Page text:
- Associated Press - Monday, May 8, 2017

LOUISVILLE, Ky. (AP) - Attorney John K. Bush, the latest Kentuckian chosen by President Donald Trump for a seat on the 6th U.S. Circuit Court of Appeals, has compiled solid conservative credentials during a career that included a role with Ronald Reagan’s legal team during the Iran-Contra investigation.

Bush, a partner in the Louisville law office of Bingham Greenebaum Doll, was among nearly a dozen appointees the White House announced Monday for posts throughout the federal judiciary. The longtime attorney declined comment Monday when reached by phone in his office.

Bush, 52, has headed the Louisville chapter of the Federalist Society, a conservative legal group, and has been active in local Republican circles as a member of the Jefferson County GOP’s executive committee, according to his law firm’s website.

John has built a reputation as a talented litigator, trying complex cases in both state and federal courts,” Senate Majority Leader Mitch McConnell of Kentucky said in a statement. “Through his broad array of experiences, John has proven his legal ability and earned the respect of his peers. He will make a strong addition to the Sixth Circuit, and I look forward to the Senate confirming him.”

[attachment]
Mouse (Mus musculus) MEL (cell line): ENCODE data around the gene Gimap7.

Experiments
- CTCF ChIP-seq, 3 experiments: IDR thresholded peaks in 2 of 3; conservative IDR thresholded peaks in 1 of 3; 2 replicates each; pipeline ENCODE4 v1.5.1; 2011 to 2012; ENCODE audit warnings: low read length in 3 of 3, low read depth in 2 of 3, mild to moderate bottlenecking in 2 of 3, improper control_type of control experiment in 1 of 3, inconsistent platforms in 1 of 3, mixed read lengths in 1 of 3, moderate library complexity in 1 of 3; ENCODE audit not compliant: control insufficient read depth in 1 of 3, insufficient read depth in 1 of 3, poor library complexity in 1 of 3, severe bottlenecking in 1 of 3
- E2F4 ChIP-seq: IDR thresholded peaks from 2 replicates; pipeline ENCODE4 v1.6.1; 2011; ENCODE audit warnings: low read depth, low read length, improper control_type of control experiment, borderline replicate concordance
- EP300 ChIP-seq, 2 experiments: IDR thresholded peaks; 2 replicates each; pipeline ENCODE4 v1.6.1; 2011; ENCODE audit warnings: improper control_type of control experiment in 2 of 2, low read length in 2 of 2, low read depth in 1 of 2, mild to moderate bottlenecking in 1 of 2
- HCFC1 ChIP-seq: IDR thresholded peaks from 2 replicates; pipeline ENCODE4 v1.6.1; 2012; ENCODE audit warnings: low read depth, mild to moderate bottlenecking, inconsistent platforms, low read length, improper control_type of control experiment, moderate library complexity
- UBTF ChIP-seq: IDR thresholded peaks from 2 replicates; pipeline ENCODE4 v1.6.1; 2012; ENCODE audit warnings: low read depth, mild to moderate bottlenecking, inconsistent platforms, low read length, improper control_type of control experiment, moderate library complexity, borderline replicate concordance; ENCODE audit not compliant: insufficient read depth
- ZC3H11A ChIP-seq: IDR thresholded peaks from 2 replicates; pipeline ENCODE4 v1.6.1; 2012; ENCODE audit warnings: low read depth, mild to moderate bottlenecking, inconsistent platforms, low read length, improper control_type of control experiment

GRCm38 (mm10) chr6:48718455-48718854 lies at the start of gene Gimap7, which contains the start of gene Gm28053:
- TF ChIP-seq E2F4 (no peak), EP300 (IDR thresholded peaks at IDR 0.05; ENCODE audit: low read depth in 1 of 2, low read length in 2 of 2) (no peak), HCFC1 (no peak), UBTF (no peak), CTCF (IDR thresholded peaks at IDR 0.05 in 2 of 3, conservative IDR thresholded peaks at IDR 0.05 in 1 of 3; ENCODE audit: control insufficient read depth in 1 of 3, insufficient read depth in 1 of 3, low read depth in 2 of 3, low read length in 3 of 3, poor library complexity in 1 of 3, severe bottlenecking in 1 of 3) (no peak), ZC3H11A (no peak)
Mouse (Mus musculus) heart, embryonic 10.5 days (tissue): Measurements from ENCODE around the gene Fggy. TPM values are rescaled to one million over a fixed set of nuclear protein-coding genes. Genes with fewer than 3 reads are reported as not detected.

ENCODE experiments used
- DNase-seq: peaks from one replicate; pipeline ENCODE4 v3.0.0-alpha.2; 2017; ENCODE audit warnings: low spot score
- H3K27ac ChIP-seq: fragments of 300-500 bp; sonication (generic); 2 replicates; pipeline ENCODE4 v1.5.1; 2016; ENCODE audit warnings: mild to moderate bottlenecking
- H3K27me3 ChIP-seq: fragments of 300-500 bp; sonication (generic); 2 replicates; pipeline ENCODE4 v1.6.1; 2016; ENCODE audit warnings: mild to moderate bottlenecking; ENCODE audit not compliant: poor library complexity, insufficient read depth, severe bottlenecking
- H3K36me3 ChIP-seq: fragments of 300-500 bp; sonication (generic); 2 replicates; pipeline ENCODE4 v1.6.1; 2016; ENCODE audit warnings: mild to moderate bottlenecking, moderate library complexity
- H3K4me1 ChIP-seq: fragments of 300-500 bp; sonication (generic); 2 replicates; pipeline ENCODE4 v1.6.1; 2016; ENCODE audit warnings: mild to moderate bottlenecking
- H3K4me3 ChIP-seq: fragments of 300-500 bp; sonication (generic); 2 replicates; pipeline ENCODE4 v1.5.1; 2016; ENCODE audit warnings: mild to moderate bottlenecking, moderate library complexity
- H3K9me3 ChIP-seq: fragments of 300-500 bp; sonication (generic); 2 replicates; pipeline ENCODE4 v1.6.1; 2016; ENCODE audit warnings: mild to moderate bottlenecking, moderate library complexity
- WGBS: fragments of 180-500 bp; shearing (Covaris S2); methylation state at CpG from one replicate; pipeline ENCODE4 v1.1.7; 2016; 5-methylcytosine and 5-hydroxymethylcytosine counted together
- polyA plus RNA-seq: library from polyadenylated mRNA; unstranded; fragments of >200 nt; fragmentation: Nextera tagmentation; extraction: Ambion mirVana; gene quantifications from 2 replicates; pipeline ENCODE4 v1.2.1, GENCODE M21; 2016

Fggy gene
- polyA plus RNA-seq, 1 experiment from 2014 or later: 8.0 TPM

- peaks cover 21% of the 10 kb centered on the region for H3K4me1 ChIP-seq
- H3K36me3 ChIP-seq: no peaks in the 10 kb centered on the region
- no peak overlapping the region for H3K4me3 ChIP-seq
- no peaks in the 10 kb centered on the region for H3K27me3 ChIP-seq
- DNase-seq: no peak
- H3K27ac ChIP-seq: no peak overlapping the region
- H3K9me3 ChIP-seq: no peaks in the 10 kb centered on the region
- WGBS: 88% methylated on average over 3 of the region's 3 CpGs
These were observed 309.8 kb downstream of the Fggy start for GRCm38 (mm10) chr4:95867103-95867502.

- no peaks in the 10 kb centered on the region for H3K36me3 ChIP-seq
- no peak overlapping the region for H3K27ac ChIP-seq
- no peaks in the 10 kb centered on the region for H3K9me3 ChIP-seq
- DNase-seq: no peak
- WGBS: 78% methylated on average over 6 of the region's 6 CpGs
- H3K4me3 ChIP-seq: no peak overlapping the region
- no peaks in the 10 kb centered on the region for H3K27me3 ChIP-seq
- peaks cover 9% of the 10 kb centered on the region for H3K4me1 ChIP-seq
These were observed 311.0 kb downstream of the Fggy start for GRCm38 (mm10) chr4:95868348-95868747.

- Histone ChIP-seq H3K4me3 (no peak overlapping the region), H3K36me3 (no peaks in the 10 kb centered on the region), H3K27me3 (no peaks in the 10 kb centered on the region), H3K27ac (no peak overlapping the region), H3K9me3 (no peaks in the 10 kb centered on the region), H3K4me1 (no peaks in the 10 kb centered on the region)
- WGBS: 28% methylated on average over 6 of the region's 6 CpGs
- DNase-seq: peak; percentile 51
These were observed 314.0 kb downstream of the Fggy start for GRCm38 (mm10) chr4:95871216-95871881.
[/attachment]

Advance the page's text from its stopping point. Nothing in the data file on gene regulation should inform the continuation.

The Arkansas native and Harvard Law School graduate has litigated a range of cases including antitrust, securities, financial institutions, insurance, intellectual property and product liability disputes. Bush’s experience will help in his transition to the federal bench if he wins Senate confirmation, friends and colleagues said.

“He’s been a litigator, doing appellate work, for decades,” said University of Kentucky law professor Paul Salamanca. “So I don’t think this is going to be a learning curve issue.”

“I think the president has made a fine appointment,” he added.

Bush is the second Kentuckian to be nominated by Trump for a seat on the Cincinnati-based 6th Circuit. In March, Trump nominated U.S. District Judge Amul R. Thapar, who serves in the Eastern District of Kentucky. Thapar’s nomination is pending in the Senate.

Decades ago, Bush was part of the legal team that worked on Reagan’s federal appeals court response during the Iran-Contra investigation. Bush has called that a “highlight” of his early career.

Bush also was involved in litigation related to the tobacco industry’s Master Settlement Agreement, in which some cigarette makers agreed to pay states for smoking-related health care costs.

Louisville attorney Byron Leet, who has litigated some cases with Bush, called him a “very talented” lawyer and a “tremendous pick” for the appeals court.

“He is exceedingly bright and talented and I think he will make a very fine judge on the Sixth Circuit,” said Leet.

University of Louisville law professor Luke Milligan called Bush “fair-minded, thoughtful and incredibly bright. He’ll make an exemplary judge.”

Salamanca, who worked with Bush years ago on a paper reviewing the Kentucky Supreme Court, said he wouldn’t be the type of judge who tries to “out-talk” his colleagues on the bench.

“He’s got this kind of gentle personality,” he said. “He doesn’t remind you, actually, of a typical litigator. He’s just awfully polite and kind.”

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